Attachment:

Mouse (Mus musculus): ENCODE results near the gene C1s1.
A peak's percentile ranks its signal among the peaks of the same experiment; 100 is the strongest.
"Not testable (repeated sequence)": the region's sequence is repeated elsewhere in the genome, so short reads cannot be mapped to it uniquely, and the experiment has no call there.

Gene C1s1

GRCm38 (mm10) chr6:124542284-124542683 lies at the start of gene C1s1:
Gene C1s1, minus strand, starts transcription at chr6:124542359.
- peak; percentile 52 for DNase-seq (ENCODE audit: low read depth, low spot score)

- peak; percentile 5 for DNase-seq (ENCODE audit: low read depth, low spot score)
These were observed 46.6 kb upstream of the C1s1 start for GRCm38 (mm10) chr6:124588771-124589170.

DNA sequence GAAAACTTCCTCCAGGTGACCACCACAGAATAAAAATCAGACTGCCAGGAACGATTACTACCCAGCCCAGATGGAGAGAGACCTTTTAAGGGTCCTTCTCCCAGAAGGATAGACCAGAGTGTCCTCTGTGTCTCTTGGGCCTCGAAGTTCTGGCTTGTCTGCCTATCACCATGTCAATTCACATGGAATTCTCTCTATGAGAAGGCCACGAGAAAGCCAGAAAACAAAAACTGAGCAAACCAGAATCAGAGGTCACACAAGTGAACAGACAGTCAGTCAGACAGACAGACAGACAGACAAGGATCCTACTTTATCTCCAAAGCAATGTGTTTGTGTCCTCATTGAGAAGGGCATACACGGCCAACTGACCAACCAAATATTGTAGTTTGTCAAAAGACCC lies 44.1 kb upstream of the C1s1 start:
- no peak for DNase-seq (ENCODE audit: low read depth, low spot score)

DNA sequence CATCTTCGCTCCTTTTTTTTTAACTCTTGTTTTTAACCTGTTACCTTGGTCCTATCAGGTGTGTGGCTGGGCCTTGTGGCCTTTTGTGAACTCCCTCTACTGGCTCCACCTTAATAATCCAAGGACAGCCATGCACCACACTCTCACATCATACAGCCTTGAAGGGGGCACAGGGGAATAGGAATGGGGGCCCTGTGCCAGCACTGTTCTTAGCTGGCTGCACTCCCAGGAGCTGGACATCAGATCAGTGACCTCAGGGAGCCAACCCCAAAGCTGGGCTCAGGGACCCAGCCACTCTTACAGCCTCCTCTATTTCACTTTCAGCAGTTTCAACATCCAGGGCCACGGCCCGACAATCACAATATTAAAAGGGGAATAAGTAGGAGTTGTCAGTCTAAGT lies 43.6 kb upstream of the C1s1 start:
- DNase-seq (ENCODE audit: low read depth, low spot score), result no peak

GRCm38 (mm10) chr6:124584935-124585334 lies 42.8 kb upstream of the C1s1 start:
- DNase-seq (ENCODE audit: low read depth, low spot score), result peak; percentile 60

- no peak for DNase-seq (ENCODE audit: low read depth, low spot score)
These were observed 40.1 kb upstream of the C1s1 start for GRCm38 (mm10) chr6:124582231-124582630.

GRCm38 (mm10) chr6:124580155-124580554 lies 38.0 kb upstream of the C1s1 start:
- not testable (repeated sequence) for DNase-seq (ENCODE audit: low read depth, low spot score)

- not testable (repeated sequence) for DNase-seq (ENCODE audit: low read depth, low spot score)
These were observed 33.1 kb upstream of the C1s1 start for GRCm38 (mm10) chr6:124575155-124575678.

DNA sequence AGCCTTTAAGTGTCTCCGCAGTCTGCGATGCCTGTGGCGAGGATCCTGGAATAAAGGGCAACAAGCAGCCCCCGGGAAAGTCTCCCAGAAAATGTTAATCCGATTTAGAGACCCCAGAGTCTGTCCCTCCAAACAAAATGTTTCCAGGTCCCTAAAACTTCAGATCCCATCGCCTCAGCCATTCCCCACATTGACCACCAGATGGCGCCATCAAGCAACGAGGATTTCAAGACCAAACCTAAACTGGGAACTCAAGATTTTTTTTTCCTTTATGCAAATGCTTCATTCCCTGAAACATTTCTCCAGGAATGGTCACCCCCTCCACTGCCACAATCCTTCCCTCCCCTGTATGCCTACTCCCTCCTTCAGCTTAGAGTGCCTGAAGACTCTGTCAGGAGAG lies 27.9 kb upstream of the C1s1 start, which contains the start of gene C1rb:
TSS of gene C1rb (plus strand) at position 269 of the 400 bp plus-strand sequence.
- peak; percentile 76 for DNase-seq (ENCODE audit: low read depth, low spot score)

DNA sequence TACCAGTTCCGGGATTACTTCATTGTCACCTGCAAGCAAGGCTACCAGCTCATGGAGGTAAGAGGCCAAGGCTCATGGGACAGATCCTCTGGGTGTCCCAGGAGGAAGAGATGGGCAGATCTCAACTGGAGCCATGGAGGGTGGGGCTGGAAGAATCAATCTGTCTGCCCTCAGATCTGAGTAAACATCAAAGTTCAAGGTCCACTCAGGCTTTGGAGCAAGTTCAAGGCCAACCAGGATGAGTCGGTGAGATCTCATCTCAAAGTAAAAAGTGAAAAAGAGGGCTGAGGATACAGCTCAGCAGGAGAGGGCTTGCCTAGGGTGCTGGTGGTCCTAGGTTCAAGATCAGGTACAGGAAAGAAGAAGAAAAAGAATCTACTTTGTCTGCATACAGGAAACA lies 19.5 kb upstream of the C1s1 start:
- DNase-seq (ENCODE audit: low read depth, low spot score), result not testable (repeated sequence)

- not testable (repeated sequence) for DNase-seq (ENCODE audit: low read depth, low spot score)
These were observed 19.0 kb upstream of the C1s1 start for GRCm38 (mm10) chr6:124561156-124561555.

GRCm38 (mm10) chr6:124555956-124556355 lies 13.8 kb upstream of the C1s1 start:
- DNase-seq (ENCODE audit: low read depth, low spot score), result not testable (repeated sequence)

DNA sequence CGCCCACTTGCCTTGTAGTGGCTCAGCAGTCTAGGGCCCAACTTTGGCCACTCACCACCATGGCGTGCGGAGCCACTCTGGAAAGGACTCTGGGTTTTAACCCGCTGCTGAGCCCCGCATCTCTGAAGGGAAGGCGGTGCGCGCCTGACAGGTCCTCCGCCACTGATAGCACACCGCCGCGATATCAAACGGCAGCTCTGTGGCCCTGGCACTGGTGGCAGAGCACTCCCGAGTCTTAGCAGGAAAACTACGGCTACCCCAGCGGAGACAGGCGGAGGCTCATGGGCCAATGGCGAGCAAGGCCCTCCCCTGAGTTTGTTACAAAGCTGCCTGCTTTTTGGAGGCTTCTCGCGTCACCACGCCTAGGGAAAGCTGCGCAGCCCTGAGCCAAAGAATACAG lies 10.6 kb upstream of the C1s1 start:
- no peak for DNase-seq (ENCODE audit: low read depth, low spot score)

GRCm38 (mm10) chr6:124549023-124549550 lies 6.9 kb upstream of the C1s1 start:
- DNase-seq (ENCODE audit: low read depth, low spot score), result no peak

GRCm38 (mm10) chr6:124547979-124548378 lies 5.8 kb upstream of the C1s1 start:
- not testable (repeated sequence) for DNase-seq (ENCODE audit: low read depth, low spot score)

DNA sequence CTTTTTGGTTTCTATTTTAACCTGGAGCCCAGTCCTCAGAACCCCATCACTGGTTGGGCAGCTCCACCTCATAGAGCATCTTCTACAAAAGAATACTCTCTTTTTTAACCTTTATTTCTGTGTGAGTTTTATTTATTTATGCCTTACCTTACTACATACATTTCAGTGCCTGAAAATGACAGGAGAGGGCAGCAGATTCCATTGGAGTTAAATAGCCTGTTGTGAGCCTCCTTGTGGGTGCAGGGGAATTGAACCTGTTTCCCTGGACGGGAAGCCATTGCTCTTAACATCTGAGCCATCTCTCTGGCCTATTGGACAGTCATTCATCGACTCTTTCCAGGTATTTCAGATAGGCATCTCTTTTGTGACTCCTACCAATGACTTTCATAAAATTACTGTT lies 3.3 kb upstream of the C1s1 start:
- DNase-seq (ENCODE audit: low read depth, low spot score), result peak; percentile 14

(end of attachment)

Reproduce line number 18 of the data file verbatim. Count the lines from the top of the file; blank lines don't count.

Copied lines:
GRCm38 (mm10) chr6:124580155-124580554 lies 38.0 kb upstream of the C1s1 start: